Leaving off for now the debate over the precise definition of violence—most people have a general understanding of violence as being either some form of harsh touch, or the causing of pain or injury—I think on some level, we all accept some violence as necessarily legal. If I have to slap someone who is asleep in a burning building hard enough to cause a bruise to wake them up so they can escape, that is probably violence, but should it be a crime? A majority of the country believes that causing pain through spanking children as a form of discipline should be legal.
The point is, that even if we accept the notion that some speech is violent we can’t just assume from there that it ought to be illegal. Even if it is decided that some speech is violent we would still need to weigh the pros and cons before deciding whether it should be illegal or whether to strip it of first amendment protection.
Barrett’s Argument Fails to Account for Personal Choice: Barrett talks about speech as if it is something which is forced onto people. But in reality, nobody is forced to use Twitter, or listen to Milo Yiannopolous. If you find that Milo raises your stress levels, just don’t listen to him. You don’t have to read anything about him either if you don’t want to.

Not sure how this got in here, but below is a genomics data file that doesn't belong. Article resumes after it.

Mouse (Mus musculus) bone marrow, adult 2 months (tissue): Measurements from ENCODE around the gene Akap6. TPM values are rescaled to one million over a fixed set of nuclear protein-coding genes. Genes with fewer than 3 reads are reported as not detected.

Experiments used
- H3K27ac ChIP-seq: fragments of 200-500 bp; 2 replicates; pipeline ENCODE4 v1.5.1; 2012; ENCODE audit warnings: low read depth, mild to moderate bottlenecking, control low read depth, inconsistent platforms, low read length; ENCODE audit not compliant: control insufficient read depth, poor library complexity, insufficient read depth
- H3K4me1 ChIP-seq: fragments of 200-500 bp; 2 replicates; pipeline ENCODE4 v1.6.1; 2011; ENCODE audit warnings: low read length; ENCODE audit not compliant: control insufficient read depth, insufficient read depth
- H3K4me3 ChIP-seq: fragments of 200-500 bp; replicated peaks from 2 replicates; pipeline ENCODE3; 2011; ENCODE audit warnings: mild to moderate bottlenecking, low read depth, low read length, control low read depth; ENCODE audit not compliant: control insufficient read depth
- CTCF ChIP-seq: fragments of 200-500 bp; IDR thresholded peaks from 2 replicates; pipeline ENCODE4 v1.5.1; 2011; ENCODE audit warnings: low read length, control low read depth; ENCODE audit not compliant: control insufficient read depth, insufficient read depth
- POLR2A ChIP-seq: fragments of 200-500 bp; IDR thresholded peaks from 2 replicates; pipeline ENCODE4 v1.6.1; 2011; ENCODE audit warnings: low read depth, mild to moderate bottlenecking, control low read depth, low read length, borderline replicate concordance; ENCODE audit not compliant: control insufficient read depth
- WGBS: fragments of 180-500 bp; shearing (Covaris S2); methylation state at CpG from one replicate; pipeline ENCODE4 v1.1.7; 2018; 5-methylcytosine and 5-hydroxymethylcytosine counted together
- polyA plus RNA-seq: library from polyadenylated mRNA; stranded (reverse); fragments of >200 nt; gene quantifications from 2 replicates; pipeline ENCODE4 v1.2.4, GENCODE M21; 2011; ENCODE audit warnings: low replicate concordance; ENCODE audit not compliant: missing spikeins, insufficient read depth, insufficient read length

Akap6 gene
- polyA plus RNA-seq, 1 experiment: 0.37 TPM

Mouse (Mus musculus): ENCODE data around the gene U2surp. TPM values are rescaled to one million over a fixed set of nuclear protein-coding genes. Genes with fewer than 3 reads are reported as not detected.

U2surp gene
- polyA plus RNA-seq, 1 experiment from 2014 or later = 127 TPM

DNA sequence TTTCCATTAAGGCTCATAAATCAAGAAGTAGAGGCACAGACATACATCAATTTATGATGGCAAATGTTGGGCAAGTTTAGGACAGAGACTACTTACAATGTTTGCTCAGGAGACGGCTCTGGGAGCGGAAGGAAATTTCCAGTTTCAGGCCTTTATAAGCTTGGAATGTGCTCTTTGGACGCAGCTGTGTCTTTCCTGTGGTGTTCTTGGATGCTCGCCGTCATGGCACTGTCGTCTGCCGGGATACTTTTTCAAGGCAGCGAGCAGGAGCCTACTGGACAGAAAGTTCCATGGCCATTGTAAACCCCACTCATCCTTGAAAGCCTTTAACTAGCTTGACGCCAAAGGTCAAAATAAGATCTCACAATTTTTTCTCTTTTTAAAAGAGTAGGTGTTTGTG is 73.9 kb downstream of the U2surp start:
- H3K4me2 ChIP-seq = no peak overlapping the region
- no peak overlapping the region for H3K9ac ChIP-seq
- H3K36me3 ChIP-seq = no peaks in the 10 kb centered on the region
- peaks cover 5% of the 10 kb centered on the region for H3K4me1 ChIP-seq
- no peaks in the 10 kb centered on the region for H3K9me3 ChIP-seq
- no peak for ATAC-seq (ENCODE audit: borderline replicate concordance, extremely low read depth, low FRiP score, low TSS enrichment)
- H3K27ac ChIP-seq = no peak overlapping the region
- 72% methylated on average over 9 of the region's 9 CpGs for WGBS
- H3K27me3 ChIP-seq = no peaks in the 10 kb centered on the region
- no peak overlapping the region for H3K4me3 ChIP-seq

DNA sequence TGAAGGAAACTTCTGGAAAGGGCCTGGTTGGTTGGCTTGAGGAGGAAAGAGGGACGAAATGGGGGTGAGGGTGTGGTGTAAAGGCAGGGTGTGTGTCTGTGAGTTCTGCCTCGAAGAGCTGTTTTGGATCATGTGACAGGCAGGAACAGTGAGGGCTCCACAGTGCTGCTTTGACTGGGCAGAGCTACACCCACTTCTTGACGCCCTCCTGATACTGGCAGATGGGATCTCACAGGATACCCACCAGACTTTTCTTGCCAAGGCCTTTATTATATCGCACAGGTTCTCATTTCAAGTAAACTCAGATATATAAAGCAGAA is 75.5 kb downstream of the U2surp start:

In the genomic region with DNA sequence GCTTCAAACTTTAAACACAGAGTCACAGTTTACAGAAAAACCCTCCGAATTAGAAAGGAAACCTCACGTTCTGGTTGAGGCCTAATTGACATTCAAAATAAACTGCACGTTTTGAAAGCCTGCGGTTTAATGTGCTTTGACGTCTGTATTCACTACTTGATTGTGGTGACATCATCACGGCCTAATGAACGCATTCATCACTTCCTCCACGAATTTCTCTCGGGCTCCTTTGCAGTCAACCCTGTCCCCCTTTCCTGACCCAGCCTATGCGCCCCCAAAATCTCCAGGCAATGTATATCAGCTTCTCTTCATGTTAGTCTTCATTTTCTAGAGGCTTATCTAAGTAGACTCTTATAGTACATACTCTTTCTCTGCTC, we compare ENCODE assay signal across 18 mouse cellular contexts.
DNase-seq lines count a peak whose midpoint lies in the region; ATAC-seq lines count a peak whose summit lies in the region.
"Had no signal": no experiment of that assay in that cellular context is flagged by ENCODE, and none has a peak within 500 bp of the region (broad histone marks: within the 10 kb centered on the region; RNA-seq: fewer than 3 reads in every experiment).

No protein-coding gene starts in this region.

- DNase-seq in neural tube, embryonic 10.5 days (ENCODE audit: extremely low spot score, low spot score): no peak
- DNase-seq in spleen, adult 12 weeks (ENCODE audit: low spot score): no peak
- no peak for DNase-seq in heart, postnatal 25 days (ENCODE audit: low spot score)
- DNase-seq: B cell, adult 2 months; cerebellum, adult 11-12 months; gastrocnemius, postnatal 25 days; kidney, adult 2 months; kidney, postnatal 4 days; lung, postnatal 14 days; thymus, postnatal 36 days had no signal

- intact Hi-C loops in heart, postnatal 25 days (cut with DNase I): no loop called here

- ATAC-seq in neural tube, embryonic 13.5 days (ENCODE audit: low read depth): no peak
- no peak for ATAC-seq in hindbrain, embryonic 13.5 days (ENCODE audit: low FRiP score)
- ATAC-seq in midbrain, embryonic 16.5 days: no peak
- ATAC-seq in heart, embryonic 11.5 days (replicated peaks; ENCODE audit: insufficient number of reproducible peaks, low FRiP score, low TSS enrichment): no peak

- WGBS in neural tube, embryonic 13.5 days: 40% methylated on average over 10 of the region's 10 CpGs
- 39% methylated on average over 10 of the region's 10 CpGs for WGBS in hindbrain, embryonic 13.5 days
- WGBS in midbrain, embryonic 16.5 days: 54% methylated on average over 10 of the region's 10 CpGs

Stress is not some sort of magical property that can be transferred to you by an event whether or not you experience it. For an event to cause you stress, you must experience it and know about it. If you don’t want to be stressed by Milo (or anyone else) just don’t listen to them. If you choose to listen to someone than arguably you are choosing the stress that you experience as a result, and nobody would argue that all experiences of stress—without regard to whether they are consensual or not—should be illegal.
Barrett’s Argument Fails to Account for the Control People Have Over Their Stress Levels: Even if you do come into contact with a potentially stressful stimuli—whether on purpose of by accident—you will not necessarily experience dangerous levels of stress. Your approach to a situation or stimulus actually has a very strong influence on how must stress you will ultimately experience—and that is 100% under your control. Strong people, those with good self-control, and good attitudes about a potential stressor, don’t experience the same damaging stress.